So we want action and adventure, even if the game is about barbers solving the problems of their customers with an understanding ear, homespun wisdom, and a good $10 haircut.  And we want it to be a good story.  For less-traditional games, audacity still matters, perhaps even more so.  In games where there is less (or no) focus on the sort of combat-action typical of traditional RPGs, it is more critical than ever that players be bold with their choices and willing to invite risk.  Safe is boring in these games, many of which specifically depend on players to shape and dive forward the conflicts that make them so potent.  A player unwilling to belly up to the table with a character sheet full of problems is a player asking to be bored.  Audacity lets the player say, “screw it, let’s make my enemy the KING…a baron just isn’t dangerous enough.”  An audacious player knows a flawed character invites drama, tension, and the kinds of scenes you talk about later.4

So what I said stands.  If you’re not getting action, adventure, and a damn good story out of your games…maybe it’s time to look at the choices you’ve been making and ask yourself, “am I playing it safe?”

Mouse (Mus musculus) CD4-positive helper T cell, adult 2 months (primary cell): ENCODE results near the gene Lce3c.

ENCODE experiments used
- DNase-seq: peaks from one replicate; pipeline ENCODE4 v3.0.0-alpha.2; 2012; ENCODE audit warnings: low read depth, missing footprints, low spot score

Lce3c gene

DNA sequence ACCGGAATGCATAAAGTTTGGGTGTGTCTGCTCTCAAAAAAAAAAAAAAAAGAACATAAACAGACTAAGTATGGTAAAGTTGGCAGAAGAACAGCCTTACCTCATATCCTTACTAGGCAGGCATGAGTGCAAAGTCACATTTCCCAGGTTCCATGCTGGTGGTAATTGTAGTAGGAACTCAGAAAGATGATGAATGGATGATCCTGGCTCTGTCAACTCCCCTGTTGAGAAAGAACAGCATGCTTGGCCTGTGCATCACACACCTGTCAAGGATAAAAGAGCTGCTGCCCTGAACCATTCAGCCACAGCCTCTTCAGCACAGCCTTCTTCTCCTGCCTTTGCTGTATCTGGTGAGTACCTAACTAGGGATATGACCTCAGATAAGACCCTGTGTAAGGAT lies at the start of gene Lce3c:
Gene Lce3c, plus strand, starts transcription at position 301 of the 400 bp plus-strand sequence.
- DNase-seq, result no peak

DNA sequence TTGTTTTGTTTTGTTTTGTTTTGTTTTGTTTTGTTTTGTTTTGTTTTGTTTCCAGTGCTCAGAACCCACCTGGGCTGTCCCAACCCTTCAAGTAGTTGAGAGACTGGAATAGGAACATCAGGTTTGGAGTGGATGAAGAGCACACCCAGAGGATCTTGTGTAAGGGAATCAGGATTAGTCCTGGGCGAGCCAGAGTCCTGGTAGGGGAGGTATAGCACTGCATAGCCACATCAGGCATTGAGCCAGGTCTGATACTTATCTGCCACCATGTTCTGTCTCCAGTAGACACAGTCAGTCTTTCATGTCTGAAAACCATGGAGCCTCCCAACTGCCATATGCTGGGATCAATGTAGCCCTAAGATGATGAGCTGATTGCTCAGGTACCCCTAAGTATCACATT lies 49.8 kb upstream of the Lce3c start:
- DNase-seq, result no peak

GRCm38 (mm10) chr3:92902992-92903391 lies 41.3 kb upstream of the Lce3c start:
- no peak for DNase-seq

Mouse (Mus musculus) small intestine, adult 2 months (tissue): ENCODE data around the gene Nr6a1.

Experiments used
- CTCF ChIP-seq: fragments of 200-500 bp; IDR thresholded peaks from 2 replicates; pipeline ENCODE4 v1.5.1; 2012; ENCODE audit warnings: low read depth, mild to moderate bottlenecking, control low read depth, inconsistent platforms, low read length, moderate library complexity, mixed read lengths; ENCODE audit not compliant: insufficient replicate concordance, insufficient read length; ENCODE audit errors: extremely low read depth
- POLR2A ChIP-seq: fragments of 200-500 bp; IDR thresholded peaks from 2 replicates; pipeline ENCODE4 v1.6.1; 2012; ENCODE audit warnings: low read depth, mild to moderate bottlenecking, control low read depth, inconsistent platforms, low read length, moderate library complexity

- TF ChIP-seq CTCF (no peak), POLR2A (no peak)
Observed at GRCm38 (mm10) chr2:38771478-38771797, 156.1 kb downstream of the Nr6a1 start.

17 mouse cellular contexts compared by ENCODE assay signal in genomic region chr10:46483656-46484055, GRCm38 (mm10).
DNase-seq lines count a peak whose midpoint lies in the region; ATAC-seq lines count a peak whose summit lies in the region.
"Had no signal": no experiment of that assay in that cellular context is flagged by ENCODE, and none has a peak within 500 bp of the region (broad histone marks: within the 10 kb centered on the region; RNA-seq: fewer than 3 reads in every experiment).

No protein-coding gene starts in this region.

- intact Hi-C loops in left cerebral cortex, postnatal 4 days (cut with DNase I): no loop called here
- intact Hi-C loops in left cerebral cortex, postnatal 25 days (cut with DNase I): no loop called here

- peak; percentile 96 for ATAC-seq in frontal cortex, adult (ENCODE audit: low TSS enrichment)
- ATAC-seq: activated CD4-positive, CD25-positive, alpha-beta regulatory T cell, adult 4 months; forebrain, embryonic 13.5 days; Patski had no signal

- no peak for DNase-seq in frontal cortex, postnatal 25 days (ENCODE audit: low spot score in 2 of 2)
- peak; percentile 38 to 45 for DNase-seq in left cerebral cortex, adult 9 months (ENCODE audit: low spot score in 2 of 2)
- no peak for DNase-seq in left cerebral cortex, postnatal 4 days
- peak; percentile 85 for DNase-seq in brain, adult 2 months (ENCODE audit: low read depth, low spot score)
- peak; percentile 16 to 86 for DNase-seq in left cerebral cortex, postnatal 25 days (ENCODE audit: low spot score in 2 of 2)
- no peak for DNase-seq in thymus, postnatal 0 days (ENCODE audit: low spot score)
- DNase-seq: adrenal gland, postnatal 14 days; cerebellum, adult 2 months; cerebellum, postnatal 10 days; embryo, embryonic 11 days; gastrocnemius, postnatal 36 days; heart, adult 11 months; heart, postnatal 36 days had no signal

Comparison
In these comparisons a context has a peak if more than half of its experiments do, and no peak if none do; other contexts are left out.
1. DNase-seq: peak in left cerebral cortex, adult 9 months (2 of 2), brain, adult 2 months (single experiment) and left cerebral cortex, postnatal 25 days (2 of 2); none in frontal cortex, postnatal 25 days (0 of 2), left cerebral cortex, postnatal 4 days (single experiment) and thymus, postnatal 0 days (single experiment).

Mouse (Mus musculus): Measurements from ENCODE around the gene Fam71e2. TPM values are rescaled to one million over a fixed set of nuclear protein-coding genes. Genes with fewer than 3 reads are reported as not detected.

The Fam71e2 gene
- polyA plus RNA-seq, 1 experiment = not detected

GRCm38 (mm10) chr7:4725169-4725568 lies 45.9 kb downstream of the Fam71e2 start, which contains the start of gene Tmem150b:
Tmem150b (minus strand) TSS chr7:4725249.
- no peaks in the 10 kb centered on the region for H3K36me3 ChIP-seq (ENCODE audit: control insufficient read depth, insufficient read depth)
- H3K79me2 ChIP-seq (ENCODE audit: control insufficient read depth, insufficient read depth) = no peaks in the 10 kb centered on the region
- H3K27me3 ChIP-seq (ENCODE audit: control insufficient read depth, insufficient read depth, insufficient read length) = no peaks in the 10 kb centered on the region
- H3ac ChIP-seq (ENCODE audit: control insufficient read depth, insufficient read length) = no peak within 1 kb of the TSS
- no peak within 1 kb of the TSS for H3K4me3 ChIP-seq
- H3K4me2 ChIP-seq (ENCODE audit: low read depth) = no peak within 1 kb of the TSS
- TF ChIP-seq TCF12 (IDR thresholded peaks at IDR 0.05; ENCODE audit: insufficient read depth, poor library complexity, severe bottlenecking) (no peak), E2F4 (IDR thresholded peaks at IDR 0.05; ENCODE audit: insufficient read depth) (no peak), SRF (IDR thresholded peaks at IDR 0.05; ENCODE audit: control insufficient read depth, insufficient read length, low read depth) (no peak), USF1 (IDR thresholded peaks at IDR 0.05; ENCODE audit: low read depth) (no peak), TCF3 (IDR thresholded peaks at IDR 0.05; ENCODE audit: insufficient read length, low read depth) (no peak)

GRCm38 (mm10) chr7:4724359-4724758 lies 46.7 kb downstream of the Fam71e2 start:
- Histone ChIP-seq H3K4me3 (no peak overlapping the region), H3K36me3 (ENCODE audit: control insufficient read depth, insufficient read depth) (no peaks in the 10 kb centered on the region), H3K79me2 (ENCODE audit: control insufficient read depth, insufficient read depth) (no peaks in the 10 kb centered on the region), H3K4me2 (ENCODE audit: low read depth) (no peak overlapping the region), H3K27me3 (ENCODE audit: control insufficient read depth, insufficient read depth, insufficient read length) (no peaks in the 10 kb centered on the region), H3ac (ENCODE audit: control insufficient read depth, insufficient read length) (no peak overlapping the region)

1: Worth noting: “adventure” also means a bold or risky undertaking; it even used to simply mean a risk (or as a verb, to risk).  If you’re not risking anything, you’re not having an adventure…and you’re probably not having a very memorable game.

2:  If you are: why, for fuck’s sake?

3: Or the juice, if you’re veg.

4: Please note that we’re not talking bullshit scene-stealing asshattery here.  This is not about making everything be about your character to the detriment of the other players.  But it’s good gaming when each character occasionally has a moment to shine (or at the least, be in the spotlight), and that works best when there’s drama and conflict built-in, ready for that moment.